THE SEC AND RETROACTIVITY: A QUESTION OF FAIRNESS
Dodd-Frank significantly added to the weapons available to the SEC. New provisions extended its authority to bring actions based on aiding and abetting while lowering the proof requirements to recklessness. Collateral bars were added and a provision making civil penalties available against all respondents in administrative proceedings.
While this new authority clearly applies to future conduct, a critical question is whether it can be applied to acts which occurred prior to the passage of Dodd-Frank. Stated differently can these new weapons be applied retroactively?
Earlier this year Commissioner Kathleen Casey discussed the retroactivity of the Dodd-Frank provisions in enforcement actions. While the Commissioner outlined the basic principles which stem from the Supreme Court’s decision in Landgraf v. USI Film Products, 511 U.S. 244 (1994) she did not specifically analyze the various Dodd-Frank provisions where such an issue might arise. Rather, the Commissioner stressed the key to resolving these issues is fairness: “But is it necessary for us to decide exactly where the line of legality lies? Could the Commission instead choose to be guided . . . by notions of fairness and a respect for the principle of anti-retroactivity? Could the Commission elect to stand comfortably behind the line of legality in order to ensure that it does not inadvertently cross it?” SEC Commissioner Kathleen Casey, Address at PLI’s SEC Speaks in 2011 Program, www.sec.gov/news/speech/2011/spch02041klc.htm.
Perhaps a partial answer to this question came in a recent Initial Decision by Chief Administrative Law Judge Brenda Murray in In the Matter of John W. Lawton, Adm. Proc. File No. No. 3-14162 (April 29, 2011). The action was brought under Section 203(f) of the Advisors Act which permits the Commission to order certain sanctions in the public interest if the Respondent is found to have been criminally convicted or enjoined under certain circumstances.
Mr. Lawton, who apparently appeared pro se, previously managed a multi-million hedge fund through an investment adviser, Crossroads Capital Management, LLC. As a result of his misconduct over fifty investors lost somewhere between $2.5 million and $7 million. The Respondent pleaded guilty to one count of mail fraud and one count of false statements in a criminal case. U.S. v. Lawton, No. 09-cr-319 (D. Minn.). He also consented to the entry of a permanent injunction in SEC v. Lawton, No. 09-cv-00368 (D. Minn.). Based on this record a request for summary disposition was granted.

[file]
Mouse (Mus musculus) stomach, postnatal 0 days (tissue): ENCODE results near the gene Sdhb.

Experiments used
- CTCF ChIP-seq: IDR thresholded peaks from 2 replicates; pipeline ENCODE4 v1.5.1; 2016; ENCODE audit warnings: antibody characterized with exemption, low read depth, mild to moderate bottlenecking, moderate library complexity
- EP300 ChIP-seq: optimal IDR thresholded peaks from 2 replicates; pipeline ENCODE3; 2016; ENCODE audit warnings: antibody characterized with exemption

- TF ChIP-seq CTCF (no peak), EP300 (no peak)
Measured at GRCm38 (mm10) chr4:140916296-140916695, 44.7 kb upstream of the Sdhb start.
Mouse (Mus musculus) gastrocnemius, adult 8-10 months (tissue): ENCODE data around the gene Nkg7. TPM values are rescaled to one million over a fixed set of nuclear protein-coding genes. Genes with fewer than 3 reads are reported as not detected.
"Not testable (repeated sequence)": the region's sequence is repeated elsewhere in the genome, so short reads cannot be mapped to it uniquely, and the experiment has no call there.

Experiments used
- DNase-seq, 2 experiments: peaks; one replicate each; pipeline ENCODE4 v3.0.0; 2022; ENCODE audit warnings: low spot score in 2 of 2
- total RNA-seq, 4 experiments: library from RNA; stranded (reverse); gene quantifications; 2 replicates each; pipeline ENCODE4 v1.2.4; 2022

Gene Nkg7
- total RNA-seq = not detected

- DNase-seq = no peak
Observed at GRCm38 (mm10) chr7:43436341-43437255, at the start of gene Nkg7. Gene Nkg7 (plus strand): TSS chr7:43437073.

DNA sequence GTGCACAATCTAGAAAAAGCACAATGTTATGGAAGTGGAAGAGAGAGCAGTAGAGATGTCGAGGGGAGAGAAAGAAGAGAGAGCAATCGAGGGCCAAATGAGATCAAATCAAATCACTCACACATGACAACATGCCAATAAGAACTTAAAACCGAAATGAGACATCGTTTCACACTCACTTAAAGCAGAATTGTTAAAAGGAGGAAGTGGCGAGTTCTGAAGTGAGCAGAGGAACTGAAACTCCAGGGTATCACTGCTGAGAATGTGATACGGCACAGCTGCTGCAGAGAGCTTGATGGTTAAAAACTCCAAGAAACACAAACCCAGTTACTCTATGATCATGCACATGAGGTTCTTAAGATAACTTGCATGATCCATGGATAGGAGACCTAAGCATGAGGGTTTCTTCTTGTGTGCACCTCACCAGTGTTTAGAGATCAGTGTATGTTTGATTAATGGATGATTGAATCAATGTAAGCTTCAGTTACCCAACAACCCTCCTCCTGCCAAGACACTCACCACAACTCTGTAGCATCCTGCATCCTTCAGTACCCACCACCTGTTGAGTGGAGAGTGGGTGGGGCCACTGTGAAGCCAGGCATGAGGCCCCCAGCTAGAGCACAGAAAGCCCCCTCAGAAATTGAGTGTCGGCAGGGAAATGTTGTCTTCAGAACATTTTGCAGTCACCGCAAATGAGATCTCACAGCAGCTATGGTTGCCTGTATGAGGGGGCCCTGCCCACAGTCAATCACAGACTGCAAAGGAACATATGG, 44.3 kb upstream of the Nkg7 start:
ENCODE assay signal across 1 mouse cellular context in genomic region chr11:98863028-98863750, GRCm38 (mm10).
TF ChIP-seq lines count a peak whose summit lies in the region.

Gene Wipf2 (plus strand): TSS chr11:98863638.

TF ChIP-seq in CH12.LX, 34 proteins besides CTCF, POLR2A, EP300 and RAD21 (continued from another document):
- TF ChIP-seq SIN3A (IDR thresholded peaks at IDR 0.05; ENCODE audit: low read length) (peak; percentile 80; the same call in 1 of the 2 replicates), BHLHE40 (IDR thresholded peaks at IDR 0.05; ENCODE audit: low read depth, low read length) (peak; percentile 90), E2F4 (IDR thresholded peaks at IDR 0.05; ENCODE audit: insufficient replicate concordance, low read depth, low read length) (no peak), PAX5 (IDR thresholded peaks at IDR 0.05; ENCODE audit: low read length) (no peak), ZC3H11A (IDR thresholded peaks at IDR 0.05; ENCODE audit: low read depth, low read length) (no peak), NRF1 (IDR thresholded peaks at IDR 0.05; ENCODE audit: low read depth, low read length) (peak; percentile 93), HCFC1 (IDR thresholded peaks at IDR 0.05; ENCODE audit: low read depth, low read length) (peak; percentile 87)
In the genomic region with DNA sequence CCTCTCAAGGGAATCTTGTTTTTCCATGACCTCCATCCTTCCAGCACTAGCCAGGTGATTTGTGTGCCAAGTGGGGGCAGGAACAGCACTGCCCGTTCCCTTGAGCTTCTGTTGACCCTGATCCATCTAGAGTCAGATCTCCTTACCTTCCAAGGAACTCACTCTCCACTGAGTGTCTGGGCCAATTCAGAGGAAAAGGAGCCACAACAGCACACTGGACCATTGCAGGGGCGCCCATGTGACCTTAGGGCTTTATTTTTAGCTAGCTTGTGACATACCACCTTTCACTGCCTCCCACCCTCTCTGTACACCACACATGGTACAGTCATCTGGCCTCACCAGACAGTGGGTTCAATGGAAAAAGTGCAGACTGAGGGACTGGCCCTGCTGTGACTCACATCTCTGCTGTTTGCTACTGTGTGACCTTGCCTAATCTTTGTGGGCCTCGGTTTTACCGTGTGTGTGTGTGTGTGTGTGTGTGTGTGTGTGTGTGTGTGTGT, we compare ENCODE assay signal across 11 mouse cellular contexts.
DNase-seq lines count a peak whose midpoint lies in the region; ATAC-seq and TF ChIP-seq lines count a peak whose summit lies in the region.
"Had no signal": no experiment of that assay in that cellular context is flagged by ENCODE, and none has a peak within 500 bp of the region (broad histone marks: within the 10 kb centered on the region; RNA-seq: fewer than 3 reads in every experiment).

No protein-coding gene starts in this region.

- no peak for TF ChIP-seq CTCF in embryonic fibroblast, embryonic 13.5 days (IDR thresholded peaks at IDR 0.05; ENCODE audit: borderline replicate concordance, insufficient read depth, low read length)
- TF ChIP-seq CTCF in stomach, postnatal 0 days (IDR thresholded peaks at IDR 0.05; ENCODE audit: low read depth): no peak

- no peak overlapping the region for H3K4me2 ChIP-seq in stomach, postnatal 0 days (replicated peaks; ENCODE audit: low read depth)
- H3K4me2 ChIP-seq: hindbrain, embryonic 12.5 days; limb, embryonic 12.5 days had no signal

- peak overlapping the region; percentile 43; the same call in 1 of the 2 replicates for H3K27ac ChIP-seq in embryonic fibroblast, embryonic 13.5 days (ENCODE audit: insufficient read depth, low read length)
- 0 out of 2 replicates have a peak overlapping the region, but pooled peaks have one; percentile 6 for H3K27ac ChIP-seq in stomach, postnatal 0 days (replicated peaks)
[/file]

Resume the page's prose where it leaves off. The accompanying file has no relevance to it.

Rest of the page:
The critical question in the case was the application of Section 925 of Dodd-Frank. That Section amended Advisors Act Section 203(f). Previously the Section only authorized the imposition of a bar from associating with an investment adviser. The amendment expands that into a collateral bar.
The Division of Enforcement argued for a collateral bar. Judge Murray, sua sponte, raised and analyzed the question of retroactivity, rejecting a portion of the Division’s request. Citing Landgraf the Initial Decision notes that there is a presumption against retroactivity. That presumption is grounded in elementary notions of fairness. In addition, provisions which attach new legal consequences to events which previously took place thereby enhancing the penalty are not retroactive. There is an exception where the new provision provides for prospective relief.
Here Section 203(f) prior to amendment provided only for the imposition of a bar from the investment advisory industry. Exchange Act Section 3(a)(39) however provided a statutory disqualification which effectively prohibited Respondent from association with a broker, dealer, municipal securities dealer, and transfer agent the court found. To the extent these provisions correspond to the new Dodd-Frank Section, there is nothing new. What is new however is the ability to impose a bar as to municipal advisors and NRSROs. Since that bar did not exist at the time of the conduct, Judge Murray concluded that it would be impermissible to apply it here.
In the future there will undoubtedly be other cases which present difficult questions regarding the application of the Dodd-Frank provisions.. The section providing that reckless conduct is sufficient for aiding and abetting could, for example, significantly ease the burned of proof for the Commission if applied retroactively in some jurisdictions. The new provision granting the Commission authority to seek a civil money penalty against all respondents in an administrative proceeding could be result in enforcement cases which traditionally were brought in district court being instituted in that forum for similar reasons. Such gamesmanship decries the principles of fundamental fairness which are suppose to guide retroactivity. It would also ignore the Commission’s traditions as outlined by Commissioner Casey in her call for fundamental fairness.